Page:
Where Does My Office Coffee Come From?
Where does my coffee come from?
As with many other delicious fruits, coffee is a product from the Tropics.
Did you know coffee can just be grown between the tropics of Cancer and Capricorn? That leaves out almost the entire United States! Aside from Hawaii’s Kona coffee, only California has successfully grown some.
With that said, the top three producing countries, in terms of volume, are Brazil, Vietnam, and Colombia. However, listing the top three in terms of quality is much harder to say!
Single origin or blend?
You may have heard these terms that refer to the origin of coffee. If you have asked yourself at some point “Why do roasters blend coffees?”, here is a quick answer:
Before 1989, coffee was not an openly traded product as it is today. Producing and consuming countries had an agreement managed by the International Coffee Organization that allotted trading quotas for every producing country.
Based on the species of coffee produced and the processing methods they used, countries were classified as suppliers of Robustas, Brazilian Naturals, Colombian Milds, and Other Milds.
Don’t panic! We’ll talk more about coffee species and about this classification in other posts.
What’s important here is to know that back in the day, coffees from certain origins had very particular flavor notes and quality, so blending was a practice to mix them and offer coffees that would be quality and price-efficient.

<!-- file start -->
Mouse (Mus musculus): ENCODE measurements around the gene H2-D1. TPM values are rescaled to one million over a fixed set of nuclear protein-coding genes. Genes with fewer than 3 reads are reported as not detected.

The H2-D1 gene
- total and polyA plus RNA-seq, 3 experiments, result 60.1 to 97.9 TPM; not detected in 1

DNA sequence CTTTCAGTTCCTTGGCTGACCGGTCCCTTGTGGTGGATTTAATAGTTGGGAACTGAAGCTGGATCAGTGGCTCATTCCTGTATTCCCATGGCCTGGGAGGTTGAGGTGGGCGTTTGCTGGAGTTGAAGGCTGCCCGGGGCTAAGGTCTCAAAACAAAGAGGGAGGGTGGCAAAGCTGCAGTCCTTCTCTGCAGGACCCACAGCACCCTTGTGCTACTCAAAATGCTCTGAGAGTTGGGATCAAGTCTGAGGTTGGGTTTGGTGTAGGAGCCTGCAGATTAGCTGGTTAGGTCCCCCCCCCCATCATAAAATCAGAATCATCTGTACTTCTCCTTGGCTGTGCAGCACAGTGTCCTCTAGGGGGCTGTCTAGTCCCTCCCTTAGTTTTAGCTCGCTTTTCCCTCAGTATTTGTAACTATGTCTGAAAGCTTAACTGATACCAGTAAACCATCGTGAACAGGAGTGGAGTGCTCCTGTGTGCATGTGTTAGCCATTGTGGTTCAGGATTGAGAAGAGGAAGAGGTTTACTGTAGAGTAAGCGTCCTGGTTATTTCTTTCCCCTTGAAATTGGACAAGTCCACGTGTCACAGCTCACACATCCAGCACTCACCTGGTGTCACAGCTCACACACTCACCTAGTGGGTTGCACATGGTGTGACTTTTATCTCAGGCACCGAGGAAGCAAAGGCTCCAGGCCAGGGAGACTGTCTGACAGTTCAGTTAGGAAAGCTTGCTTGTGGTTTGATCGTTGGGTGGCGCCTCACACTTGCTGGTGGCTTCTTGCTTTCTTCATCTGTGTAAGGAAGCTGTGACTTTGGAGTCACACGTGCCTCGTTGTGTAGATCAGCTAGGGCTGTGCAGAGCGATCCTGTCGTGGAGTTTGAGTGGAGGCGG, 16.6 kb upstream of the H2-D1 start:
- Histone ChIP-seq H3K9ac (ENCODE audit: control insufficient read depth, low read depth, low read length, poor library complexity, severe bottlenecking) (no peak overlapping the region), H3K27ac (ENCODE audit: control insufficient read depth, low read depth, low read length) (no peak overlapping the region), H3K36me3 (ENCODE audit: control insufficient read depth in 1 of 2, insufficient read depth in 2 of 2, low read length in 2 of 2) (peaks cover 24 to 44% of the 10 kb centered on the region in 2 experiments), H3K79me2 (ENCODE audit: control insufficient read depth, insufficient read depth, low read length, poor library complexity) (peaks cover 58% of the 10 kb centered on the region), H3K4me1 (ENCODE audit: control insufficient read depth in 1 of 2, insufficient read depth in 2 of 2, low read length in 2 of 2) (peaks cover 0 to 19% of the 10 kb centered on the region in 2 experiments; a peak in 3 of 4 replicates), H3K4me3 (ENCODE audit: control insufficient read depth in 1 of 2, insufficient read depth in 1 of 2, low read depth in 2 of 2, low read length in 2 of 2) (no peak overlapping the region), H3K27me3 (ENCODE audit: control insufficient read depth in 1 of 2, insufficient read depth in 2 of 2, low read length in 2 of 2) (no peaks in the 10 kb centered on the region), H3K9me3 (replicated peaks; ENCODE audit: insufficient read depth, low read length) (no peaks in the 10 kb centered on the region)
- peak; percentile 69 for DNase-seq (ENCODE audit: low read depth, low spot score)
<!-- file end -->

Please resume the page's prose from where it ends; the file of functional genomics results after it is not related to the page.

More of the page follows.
Nowadays the story is different. Blending has become a practice that aims to bring a coffee to you that is complex in flavor and consistent over time. Because coffee is seasonal, blending beans makes it possible for a roaster to recreate your favorites all year long—year after year.
Simplified: Flavors and Growing Regions
Brazilian, Honduran, and Colombian coffees have proved to be very good as a base for a blend due to their sweetness and body.
Central American coffees bring fruit notes and acidity, African coffees can add a boost of floral and fruit notes, and Asian coffees are sometimes used to increase body (and crema, in the case of espresso blends). You can see how roasters and growers can craft unique coffee experiences with blending beans.
Every country has as well specialized and expanded their offer, letting roasters pick from a selection of specific varieties of arabica coffee, different processing methods, or even create their own experiments at farm level.
Orange, tangerine, jasmine, hibiscus, chocolate, caramel, nougat… the notes present in specialty coffees can go pretty long; if you have high quality you also have high probability of clearly identifying these particular flavors.
So, should I drink a single origin or a blend?
Well, that really depends on what you’re looking for in a cup. If you enjoy exploring new flavors, single origins or bold blends could surprise you and keep your palate trained.
If you prefer something more consistent that you can drink today and that will pretty much have the same notes as time goes by and you get new packages, a blend would work perfectly.
At Belmont, we work with top-notch coffee roasters from Portland, who love coffee as much as we do and are always striving to bring the best out of the beans they roast.
By letting us take care of your office service, you will have access to fresh coffees that have been selected, blended (if the case), and roasted to perfection so you can give your day a flavorful start.
We enjoy helping offices discover the best fit for them by introducing our latest coffee favorites, coffee tastings for employees, and through our rotating roaster of the month coffee program.
Want to learn more about how Belmont can transform your break room? Drop a line below and we'll get back to you.
You can follow Stephany on Instagram @la_del_cafe